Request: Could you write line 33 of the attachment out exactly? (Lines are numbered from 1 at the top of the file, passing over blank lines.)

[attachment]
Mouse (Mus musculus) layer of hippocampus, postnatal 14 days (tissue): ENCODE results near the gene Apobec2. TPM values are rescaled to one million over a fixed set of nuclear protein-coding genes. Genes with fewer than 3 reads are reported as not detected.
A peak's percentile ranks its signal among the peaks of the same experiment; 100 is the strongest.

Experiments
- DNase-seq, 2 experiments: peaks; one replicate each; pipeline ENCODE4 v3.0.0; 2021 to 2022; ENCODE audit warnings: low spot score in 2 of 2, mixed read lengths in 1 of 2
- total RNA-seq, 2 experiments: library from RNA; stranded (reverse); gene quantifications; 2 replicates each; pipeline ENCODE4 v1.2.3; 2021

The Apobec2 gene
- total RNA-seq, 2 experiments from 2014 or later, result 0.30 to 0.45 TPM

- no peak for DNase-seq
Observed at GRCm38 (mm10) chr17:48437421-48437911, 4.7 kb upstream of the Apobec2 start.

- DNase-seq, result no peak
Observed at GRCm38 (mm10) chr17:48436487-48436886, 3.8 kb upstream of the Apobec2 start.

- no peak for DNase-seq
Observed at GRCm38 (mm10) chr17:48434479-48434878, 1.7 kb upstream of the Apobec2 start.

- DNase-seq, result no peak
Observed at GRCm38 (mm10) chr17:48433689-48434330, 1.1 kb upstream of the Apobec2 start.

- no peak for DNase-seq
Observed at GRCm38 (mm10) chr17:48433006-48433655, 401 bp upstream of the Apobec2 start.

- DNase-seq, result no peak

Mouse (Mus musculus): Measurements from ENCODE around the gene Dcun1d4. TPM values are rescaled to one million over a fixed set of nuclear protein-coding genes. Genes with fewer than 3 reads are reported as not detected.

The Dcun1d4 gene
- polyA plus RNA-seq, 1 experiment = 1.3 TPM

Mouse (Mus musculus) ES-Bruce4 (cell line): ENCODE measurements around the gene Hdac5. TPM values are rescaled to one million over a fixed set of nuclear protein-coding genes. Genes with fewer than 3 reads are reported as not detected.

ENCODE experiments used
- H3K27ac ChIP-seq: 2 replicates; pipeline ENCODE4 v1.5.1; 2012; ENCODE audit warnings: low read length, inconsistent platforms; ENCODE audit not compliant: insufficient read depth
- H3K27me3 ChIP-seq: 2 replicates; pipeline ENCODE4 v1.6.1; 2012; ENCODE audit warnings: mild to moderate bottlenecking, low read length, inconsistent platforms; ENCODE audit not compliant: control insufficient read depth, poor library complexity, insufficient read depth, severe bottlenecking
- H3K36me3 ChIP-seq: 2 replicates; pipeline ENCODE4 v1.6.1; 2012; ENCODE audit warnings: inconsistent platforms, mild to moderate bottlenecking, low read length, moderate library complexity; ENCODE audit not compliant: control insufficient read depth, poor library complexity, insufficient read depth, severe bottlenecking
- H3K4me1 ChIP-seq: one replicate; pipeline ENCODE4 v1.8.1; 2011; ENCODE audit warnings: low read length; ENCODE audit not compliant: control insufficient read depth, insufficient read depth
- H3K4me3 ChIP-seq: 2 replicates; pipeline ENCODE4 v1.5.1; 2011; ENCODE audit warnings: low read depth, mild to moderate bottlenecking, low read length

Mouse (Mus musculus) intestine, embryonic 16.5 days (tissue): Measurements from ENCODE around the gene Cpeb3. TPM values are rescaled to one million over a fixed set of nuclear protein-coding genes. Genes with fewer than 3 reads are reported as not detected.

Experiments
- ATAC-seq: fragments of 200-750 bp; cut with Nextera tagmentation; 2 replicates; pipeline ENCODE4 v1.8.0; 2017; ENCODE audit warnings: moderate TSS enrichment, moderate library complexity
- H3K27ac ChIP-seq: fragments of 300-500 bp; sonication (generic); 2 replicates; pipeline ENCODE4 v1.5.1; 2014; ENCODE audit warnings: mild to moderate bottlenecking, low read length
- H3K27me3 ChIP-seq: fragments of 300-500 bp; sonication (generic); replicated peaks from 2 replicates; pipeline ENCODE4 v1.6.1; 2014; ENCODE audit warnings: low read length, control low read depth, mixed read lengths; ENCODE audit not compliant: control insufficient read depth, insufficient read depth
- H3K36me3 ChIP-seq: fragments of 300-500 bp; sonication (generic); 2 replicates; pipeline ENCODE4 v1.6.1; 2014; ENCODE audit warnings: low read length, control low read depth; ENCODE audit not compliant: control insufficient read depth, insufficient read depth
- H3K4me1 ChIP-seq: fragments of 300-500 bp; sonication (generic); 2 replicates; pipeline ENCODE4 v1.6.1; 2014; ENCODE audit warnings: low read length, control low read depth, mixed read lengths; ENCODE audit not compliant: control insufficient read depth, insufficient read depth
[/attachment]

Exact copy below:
- H3K27me3 ChIP-seq: fragments of 300-500 bp; sonication (generic); replicated peaks from 2 replicates; pipeline ENCODE4 v1.6.1; 2014; ENCODE audit warnings: low read length, control low read depth, mixed read lengths; ENCODE audit not compliant: control insufficient read depth, insufficient read depth